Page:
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The U.S. Department of State (“DOS”) recently updated its Foreign Affairs Manual (“FAM”) guidance regarding what the agency perceives as “willful misrepresentations.” The guidance revises what was previously known as the “30/60-day rule.”


Before the DOS updated the FAM in September 2017, foreign nationals (“FNs”) who entered the United States in a visa classification that requires a temporary intent to stay in the United States (i.e., an F-1 student, B-1/B-2 visitors, TN, E-3, etc.) but filed an adjustment of status application for U.S. permanent residency (i.e., a green card) within 30 days were presumed to have made a willful misrepresentation at entry because they acted contrary to the temporary intent inherent in their visa status. If the adjustment of status application was filed within 30 to 60 days of an FN’s U.S. entry, then the U.S. government could still claim a willful misrepresentation if it could demonstrate that the FN acted contrary to this temporary intent. After 60 days passed, the inference of willful misrepresentation regarding the FN’s intent to stay temporarily in the United States would no longer be an issue.

The 90-Day Rule and Its Impact on F-1 Optional Practical Training (“OPT”) Workers

In September 2017, the DOS guidance changed the 30/60-day rule to a flat “90-day rule.” Now, 90 days must pass after admission before anyone in a nonimmigrant status that requires a temporary intent to stay in the United States can safely file an adjustment of status application for U.S. permanent residency without the government claiming that he or she committed a willful misrepresentation at entry.

The September 2017 guidance also added a new wrinkle by including language that affects changes of status to another nonimmigrant status. While we do not think it likely, this arguably includes any changes of status from F-1 OPT status to H-1B or any other status that requires approval to engage in the sponsored activities. Under the broad language of the September 2017 guidance, such change of status requests now could be viewed by the government as willful misrepresentations by the F-1 OPT worker.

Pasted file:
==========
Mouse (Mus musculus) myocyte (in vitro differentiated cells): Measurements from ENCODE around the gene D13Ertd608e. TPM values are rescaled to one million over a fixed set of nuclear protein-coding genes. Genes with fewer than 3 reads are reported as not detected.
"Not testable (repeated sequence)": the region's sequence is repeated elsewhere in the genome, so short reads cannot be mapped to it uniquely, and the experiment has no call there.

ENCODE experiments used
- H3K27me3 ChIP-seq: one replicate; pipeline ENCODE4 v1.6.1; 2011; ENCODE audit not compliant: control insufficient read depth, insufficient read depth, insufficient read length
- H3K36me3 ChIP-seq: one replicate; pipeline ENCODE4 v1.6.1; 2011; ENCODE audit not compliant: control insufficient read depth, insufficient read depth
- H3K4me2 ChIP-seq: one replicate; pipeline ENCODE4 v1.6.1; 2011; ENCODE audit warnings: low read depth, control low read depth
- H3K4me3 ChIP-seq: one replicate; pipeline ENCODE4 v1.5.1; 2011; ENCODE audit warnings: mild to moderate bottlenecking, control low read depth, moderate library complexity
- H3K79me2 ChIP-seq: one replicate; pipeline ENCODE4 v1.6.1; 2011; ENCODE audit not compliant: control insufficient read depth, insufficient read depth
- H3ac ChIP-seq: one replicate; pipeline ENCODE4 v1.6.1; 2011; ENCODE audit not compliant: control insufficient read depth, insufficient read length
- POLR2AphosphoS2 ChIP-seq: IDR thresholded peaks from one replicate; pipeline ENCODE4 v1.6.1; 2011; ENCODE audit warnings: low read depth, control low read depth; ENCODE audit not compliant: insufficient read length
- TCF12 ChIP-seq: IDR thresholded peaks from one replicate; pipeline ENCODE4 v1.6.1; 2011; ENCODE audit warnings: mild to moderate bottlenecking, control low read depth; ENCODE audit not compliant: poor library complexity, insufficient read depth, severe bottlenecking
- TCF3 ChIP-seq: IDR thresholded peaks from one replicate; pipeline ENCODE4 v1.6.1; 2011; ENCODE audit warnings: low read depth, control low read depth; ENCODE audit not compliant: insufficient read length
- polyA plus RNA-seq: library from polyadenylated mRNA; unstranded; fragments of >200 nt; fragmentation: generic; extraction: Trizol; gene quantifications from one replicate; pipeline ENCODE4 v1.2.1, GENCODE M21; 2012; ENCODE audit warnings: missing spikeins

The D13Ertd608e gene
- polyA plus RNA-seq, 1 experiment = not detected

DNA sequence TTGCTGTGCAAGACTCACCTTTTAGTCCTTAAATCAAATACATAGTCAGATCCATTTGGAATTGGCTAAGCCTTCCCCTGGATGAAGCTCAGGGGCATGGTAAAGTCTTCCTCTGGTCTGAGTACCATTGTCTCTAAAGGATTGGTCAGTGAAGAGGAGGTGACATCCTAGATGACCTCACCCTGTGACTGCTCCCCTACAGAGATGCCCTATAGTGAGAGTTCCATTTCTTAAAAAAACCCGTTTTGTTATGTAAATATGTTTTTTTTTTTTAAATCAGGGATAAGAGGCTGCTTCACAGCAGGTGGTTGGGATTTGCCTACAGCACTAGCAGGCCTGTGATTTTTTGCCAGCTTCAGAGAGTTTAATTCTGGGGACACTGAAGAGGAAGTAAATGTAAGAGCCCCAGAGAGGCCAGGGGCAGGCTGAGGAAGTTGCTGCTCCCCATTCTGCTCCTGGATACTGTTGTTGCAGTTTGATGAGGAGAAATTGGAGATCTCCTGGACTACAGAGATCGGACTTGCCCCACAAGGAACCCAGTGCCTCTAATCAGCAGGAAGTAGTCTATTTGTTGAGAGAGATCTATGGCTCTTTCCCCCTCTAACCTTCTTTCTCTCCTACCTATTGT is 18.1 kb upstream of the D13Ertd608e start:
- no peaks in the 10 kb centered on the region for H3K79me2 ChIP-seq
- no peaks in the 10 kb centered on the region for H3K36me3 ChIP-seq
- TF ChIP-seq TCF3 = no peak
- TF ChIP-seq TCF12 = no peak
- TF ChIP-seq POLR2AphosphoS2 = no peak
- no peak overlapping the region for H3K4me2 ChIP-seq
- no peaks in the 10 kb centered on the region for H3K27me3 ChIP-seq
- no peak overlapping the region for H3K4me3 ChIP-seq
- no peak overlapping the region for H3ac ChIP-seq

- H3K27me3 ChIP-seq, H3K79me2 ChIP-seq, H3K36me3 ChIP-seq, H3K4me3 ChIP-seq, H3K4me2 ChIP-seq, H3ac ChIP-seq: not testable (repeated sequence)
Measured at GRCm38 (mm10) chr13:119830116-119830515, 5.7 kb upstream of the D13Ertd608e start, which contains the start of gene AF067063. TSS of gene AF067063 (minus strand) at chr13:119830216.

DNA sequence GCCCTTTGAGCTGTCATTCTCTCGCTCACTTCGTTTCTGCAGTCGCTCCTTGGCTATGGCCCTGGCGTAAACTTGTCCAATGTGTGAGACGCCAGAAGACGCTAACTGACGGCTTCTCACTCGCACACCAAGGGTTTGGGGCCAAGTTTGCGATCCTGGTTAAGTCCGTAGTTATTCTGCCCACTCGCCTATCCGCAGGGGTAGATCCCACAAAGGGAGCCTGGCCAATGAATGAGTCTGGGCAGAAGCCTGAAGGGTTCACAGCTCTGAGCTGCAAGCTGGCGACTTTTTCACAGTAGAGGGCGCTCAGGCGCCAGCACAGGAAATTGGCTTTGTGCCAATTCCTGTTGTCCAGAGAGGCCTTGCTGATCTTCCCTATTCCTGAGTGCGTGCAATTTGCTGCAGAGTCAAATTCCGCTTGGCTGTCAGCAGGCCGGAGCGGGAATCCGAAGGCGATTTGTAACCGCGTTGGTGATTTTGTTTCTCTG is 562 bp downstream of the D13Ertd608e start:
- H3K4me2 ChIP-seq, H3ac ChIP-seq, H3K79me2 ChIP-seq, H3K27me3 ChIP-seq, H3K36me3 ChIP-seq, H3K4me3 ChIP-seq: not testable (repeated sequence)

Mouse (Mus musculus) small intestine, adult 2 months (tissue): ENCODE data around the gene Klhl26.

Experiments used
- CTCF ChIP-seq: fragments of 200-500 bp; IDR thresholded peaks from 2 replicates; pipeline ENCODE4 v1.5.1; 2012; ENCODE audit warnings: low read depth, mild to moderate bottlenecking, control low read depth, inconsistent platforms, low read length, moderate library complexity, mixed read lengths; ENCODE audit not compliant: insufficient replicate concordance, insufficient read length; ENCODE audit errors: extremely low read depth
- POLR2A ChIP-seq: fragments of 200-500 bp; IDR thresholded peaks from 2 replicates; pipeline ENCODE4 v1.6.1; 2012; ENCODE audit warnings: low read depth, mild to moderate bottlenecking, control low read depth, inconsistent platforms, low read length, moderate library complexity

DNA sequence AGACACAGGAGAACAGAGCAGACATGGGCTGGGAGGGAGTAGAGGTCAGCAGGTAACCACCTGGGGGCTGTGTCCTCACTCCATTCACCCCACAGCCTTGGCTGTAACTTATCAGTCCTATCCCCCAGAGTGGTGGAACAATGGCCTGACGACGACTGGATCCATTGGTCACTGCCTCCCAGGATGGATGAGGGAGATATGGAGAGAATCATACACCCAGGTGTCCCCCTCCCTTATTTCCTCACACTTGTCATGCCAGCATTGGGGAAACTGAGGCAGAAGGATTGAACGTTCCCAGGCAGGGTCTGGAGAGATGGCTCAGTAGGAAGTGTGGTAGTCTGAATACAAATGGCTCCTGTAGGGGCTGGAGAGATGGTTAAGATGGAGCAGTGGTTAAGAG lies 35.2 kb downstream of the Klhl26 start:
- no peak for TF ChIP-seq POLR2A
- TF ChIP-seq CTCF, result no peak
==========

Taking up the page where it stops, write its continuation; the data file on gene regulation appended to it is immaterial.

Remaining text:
Under this new and more robust 90-day rule, anyone in F-1 OPT, TN, E-3, H-1B1, O-1, or any other temporary visa status who files a change of status application to H-1B or another status within 90 days of entry into the United States runs the risk that the government may claim that he or she made a willful misrepresentation, and then deny the change of status application on that basis. Even if the application is approved now, the circumstances create an undefined future danger that the employee may (i) be denied an H-1B visa at a U.S. consulate, (ii) be denied H-1B extensions, (iii) be refused U.S. reentry, or (iv) have his or her green card application denied. This is all based on the employee’s imputed willful misrepresentation of his or her nonimmigrant intent resulting from filing an H-1B change of status application within 90 days of entering the United States.

Therefore, it is important that you notify your F-1 OPT employees who plan to travel during the holidays about these potential issues.

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If you have any questions regarding this Alert or any other U.S. immigration issues, please contact Epstein Becker Green’s Immigration Law Group:

Robert S. Groban, Jr.
New York
Pierre Georges Bonnefil
New York
Patrick G. Brady
Jungmin Choi
Jang Hyuk Im
San Francisco


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